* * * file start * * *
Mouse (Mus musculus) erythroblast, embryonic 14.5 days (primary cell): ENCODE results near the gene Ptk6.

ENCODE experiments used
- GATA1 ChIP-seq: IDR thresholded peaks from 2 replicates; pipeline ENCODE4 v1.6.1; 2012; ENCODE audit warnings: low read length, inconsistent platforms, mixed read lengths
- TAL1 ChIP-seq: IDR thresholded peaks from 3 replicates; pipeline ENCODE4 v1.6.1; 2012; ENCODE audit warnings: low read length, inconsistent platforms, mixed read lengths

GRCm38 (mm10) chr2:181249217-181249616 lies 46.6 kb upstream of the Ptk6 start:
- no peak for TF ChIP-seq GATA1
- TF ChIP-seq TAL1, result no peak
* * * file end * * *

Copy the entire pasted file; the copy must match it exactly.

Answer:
Mouse (Mus musculus) erythroblast, embryonic 14.5 days (primary cell): ENCODE results near the gene Ptk6.

ENCODE experiments used
- GATA1 ChIP-seq: IDR thresholded peaks from 2 replicates; pipeline ENCODE4 v1.6.1; 2012; ENCODE audit warnings: low read length, inconsistent platforms, mixed read lengths
- TAL1 ChIP-seq: IDR thresholded peaks from 3 replicates; pipeline ENCODE4 v1.6.1; 2012; ENCODE audit warnings: low read length, inconsistent platforms, mixed read lengths

GRCm38 (mm10) chr2:181249217-181249616 lies 46.6 kb upstream of the Ptk6 start:
- no peak for TF ChIP-seq GATA1
- TF ChIP-seq TAL1, result no peak